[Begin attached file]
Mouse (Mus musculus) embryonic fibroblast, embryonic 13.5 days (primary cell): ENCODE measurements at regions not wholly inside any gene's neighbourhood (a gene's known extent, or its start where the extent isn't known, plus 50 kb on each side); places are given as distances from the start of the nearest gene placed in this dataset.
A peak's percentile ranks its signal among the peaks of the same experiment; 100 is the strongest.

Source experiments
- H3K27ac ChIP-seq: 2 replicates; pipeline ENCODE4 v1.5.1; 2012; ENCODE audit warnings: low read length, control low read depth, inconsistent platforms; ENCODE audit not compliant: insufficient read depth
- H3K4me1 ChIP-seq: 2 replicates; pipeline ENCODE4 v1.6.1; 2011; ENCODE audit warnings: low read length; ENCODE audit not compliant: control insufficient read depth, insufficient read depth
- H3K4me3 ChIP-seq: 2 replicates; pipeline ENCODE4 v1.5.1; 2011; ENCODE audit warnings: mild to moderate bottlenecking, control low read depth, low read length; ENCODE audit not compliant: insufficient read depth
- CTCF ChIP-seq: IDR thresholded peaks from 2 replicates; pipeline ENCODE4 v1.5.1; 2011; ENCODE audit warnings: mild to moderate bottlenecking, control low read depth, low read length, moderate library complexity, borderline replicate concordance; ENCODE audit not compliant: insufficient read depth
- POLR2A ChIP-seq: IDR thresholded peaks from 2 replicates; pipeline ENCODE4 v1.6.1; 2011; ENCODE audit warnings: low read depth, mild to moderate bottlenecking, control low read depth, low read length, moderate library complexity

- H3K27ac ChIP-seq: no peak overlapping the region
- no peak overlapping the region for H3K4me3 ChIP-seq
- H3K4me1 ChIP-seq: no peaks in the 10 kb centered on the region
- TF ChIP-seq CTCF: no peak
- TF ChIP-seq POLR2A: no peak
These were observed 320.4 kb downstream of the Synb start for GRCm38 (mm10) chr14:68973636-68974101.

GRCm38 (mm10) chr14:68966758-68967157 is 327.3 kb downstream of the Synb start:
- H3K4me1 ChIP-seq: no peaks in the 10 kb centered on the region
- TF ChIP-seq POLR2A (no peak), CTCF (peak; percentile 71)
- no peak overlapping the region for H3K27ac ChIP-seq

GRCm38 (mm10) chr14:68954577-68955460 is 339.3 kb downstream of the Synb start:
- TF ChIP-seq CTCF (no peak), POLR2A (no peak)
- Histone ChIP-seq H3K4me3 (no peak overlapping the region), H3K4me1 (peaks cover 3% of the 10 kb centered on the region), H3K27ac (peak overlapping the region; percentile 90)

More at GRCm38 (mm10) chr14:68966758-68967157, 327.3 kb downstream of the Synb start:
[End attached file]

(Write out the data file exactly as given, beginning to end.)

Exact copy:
Mouse (Mus musculus) embryonic fibroblast, embryonic 13.5 days (primary cell): ENCODE measurements at regions not wholly inside any gene's neighbourhood (a gene's known extent, or its start where the extent isn't known, plus 50 kb on each side); places are given as distances from the start of the nearest gene placed in this dataset.
A peak's percentile ranks its signal among the peaks of the same experiment; 100 is the strongest.

Source experiments
- H3K27ac ChIP-seq: 2 replicates; pipeline ENCODE4 v1.5.1; 2012; ENCODE audit warnings: low read length, control low read depth, inconsistent platforms; ENCODE audit not compliant: insufficient read depth
- H3K4me1 ChIP-seq: 2 replicates; pipeline ENCODE4 v1.6.1; 2011; ENCODE audit warnings: low read length; ENCODE audit not compliant: control insufficient read depth, insufficient read depth
- H3K4me3 ChIP-seq: 2 replicates; pipeline ENCODE4 v1.5.1; 2011; ENCODE audit warnings: mild to moderate bottlenecking, control low read depth, low read length; ENCODE audit not compliant: insufficient read depth
- CTCF ChIP-seq: IDR thresholded peaks from 2 replicates; pipeline ENCODE4 v1.5.1; 2011; ENCODE audit warnings: mild to moderate bottlenecking, control low read depth, low read length, moderate library complexity, borderline replicate concordance; ENCODE audit not compliant: insufficient read depth
- POLR2A ChIP-seq: IDR thresholded peaks from 2 replicates; pipeline ENCODE4 v1.6.1; 2011; ENCODE audit warnings: low read depth, mild to moderate bottlenecking, control low read depth, low read length, moderate library complexity

- H3K27ac ChIP-seq: no peak overlapping the region
- no peak overlapping the region for H3K4me3 ChIP-seq
- H3K4me1 ChIP-seq: no peaks in the 10 kb centered on the region
- TF ChIP-seq CTCF: no peak
- TF ChIP-seq POLR2A: no peak
These were observed 320.4 kb downstream of the Synb start for GRCm38 (mm10) chr14:68973636-68974101.

GRCm38 (mm10) chr14:68966758-68967157 is 327.3 kb downstream of the Synb start:
- H3K4me1 ChIP-seq: no peaks in the 10 kb centered on the region
- TF ChIP-seq POLR2A (no peak), CTCF (peak; percentile 71)
- no peak overlapping the region for H3K27ac ChIP-seq

GRCm38 (mm10) chr14:68954577-68955460 is 339.3 kb downstream of the Synb start:
- TF ChIP-seq CTCF (no peak), POLR2A (no peak)
- Histone ChIP-seq H3K4me3 (no peak overlapping the region), H3K4me1 (peaks cover 3% of the 10 kb centered on the region), H3K27ac (peak overlapping the region; percentile 90)

More at GRCm38 (mm10) chr14:68966758-68967157, 327.3 kb downstream of the Synb start: